Atmosphere: Sophisticated elegance inside, casual patio outside.

Hours: Sunday through Wednesday, 11 a.m. to 10 p.m.; Thursday and Friday, 11 a.m. to 10:30 p.m.; Saturday, 6 to 11 p.m.

Price range: Light entrees, $4.75 to $9.50; dinner entrees, $11.50 to $15.25.

Credit cards: MasterCard, Visa.

Reservations: Suggested for dinner or large parties.

Special facilities: Not accessible to patrons in wheelchairs.

Hilda's, refreshingly modern with a tastefully designed and furnished dining room and an outdoor terrace, serves up-to-the-minute nouvelle cuisine.

The history of Hilda's is interesting. As Hungry Hilda's, it was a hole-in-the-wall, two-table carryout featuring homemade yogurts, elaborate quiches, unusual salads, delicate hors d'oeuvres and a host of main courses that were part French, part Hilda's own inventive style.

Eating at Hungry Hilda's was a pleasant experience on a warm summer evening when you could sit on the outdoor steps and balance your plate on your lap, but it was far from the haute cuisine setting many of the dishes deserved.

Fair weather and foul, Hilda built up a following that presumably followed her a few storefronts away to the terrace level of a smart-looking office building.

It is still pleasant to eat at the new Hilda's on a warm evening, seated at tables set out on the terrace. But now it is also pleasant to eat dinner there inside, out of the rain, snow, sleet or hail.

The new dining room is one of the prettiest around: coolly refreshing with sleek, modern lines and subdued colors accented by bright paintings on the walls. It is not a setting for toddlers or children unable to sit still through a meal, but for youngsters who enjoy a special dinner out in a "grownup" restaurant, Hilda's is just right.

We took our children there to celebrate several rites of passage: final exams, creditable report cards and a birthday.

Among the many major changes at the new Hilda's are the menu and its prices. The dinner entrees, which feature the light nouvelle cuisine and include salad and rice, are in the lofty $12 to $15 range--not exactly priced for the family trade.

But fortunately, the menu also features what are called "Little Meals": quiches, salads, crepes and sandwiches. We tried two of the entrees and learned an important lesson for family diners: the high-priced entrees--we tried lemon chicken ($11.50) and roast duck with plum sauce ($12.75)--were delightfully seasoned and well-prepared but quite skimpy. You could never share one of these entrees with a child.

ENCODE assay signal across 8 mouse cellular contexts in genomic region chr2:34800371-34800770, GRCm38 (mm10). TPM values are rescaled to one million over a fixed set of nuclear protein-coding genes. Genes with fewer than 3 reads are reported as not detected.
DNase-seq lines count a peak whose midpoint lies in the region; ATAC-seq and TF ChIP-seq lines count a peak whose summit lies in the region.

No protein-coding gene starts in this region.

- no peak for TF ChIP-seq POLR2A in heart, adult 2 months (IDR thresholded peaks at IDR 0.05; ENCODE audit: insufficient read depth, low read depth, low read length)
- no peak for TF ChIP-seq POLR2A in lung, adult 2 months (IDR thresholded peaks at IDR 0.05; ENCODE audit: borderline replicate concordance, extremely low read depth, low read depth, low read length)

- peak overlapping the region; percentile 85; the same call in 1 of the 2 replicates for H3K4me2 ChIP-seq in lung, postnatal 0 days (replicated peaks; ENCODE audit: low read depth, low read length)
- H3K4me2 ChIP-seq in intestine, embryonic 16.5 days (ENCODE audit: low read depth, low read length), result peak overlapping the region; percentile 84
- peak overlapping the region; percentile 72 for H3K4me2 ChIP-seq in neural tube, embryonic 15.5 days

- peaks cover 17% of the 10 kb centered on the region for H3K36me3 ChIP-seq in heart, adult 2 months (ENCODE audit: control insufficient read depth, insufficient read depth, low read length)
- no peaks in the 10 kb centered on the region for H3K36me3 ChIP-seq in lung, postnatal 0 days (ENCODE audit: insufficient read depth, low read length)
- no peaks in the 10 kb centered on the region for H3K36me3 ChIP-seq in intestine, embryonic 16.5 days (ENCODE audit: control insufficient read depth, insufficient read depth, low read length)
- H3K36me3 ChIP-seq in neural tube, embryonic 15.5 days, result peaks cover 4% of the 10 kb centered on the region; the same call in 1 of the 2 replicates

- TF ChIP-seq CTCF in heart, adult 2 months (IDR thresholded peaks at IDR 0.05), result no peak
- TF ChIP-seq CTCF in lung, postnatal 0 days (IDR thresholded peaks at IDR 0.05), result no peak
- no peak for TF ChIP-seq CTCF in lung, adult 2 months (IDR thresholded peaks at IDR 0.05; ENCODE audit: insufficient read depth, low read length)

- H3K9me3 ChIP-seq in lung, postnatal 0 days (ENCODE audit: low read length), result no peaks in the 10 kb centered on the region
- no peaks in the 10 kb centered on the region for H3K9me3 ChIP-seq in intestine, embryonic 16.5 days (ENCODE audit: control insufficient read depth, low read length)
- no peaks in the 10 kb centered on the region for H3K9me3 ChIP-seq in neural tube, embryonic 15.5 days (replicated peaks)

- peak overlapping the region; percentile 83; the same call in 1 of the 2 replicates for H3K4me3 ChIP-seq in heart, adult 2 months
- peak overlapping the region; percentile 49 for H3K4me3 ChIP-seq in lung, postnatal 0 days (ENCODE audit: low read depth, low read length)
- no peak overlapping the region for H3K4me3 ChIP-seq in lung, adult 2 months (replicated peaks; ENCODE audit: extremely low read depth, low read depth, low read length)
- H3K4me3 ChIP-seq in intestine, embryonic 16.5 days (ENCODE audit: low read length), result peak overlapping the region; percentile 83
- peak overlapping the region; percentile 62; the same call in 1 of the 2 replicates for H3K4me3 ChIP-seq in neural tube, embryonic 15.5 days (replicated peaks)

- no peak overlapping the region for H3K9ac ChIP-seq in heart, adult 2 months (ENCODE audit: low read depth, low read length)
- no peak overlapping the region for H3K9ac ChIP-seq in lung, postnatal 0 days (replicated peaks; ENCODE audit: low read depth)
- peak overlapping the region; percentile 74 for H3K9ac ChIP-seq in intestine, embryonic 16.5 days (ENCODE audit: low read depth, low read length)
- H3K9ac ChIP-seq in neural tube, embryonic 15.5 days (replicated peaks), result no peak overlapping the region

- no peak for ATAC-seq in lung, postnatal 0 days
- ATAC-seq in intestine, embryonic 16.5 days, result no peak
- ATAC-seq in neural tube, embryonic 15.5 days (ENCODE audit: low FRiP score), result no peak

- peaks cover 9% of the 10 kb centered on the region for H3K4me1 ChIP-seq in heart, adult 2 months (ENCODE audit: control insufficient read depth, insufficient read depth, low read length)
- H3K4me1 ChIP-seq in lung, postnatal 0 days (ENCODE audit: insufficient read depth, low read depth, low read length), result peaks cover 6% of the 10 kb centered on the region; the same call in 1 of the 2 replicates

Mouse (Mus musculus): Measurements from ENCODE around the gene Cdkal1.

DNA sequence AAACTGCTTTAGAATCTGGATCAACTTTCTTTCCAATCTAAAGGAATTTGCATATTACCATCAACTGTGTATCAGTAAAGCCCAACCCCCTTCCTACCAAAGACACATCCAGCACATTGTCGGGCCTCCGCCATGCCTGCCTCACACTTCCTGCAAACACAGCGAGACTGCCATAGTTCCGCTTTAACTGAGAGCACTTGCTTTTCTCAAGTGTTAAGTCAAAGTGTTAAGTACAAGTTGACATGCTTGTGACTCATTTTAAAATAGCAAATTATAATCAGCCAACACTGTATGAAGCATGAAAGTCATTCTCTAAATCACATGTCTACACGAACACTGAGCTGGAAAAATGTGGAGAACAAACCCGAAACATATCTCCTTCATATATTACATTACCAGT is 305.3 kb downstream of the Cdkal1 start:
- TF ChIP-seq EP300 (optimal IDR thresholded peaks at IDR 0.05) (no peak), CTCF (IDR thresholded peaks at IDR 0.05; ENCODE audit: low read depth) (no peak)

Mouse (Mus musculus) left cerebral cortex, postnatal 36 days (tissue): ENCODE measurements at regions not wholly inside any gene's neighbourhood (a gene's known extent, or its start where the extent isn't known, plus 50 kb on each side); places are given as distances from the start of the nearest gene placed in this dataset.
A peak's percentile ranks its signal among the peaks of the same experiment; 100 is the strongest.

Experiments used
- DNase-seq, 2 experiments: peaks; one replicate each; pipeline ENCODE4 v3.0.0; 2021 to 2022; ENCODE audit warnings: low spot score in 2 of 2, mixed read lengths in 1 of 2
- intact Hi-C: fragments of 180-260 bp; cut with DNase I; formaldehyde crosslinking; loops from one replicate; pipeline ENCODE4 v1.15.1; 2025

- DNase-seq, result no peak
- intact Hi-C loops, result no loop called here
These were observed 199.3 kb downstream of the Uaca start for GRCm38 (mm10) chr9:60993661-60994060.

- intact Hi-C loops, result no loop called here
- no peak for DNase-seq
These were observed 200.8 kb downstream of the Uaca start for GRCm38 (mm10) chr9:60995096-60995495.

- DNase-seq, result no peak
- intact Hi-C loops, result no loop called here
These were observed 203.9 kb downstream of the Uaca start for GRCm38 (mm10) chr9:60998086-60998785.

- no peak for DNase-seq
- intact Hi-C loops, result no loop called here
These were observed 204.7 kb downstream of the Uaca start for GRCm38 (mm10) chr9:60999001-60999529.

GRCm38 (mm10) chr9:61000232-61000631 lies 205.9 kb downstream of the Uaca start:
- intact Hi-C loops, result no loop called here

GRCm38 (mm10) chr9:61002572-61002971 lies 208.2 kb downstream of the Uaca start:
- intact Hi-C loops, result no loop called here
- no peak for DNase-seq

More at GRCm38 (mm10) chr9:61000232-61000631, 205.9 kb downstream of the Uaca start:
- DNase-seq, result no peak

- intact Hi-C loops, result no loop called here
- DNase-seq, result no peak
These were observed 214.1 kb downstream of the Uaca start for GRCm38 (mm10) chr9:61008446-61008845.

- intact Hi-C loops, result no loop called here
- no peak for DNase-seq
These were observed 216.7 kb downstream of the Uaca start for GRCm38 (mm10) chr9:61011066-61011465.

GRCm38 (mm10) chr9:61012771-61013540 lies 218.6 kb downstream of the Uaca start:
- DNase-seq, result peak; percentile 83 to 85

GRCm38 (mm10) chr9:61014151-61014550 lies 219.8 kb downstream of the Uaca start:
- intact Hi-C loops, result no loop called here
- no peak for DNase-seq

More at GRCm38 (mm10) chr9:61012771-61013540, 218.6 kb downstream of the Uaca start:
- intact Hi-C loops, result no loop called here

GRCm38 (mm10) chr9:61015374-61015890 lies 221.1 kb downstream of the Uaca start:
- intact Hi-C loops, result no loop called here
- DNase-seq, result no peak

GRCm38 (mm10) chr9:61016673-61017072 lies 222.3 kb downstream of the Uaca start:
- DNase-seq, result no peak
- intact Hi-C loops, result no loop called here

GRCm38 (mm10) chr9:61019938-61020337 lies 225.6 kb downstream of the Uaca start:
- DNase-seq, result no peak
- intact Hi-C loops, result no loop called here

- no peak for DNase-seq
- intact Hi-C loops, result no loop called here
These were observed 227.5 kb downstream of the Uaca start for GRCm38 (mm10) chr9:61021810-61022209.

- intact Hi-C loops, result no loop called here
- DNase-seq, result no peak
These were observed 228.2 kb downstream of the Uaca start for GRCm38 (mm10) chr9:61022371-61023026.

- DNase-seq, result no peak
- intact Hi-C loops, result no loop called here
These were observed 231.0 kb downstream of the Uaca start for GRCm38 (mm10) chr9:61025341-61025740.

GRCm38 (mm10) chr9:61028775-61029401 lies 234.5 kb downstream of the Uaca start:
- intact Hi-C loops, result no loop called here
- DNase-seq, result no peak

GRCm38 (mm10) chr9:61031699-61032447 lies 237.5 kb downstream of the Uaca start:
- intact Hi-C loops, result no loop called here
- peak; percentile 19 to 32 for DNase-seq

The duck, for instance, was baked to a crisp perfection with not a sign of fat and with a delicate plum flavor, but it was only a quarter (rather than the usual half) of a not-very-large bird.

The Little Meals, however, were generous and just as good. A Chinese stir-fried crepe ($7.75) filled the plate with a hearty crepe stuffed with a myriad of Chinese vegetables that had been delicately stir-fried and flavored with soy and other seasonings.

Accompanying the crepe was a small portion of creamy celery remoulade, a salad Hilda perfected at her former headquarters and which hasn't lost a thing in the move.

The vegetarian Brie sandwich ($4.75) featured large slabs of a good French bread overloaded with slices of cucumber, tomato, mushrooms, bibb lettuce and Brie, all tied together with a refreshing dill dressing.

We also tried, as an appetizer, a cup of turkey soup ($3.25) that was remarkably like a good Jewish chicken soup in that it was filled with carrots, celery and parsnips. It also had a sharpness and elegance to which its more plebeian relative doesn't aspire.

The house salads served with the dinner entrees had crisp bibb lettuce, mushrooms, carrots and alfalfa sprouts topped with either a light, semi-sweet mustard dressing or a creamy dill dressing. Both were excellent.

For dessert, we were anxious to try some of the pastries displayed in a case just inside the front door. A chocolate mousse ($3.25) and baklava ($3.25) were both of high quality, but the tastes were sophisticated for youngsters and the prices a bit steep when they'd probably have liked ice cream just as well.

The blueberry strudel with cream ($3.50) was in a class by itself: absolutely delicious and big enough for two and possibly three to share.

Dinner for four came to a rather hefty $54.81, including tax, but when we go back--and Hilda's is worth a return visit--we'll stick to the Little Meals, share a blueberry strudel and, we hope, eat dinner for under $35.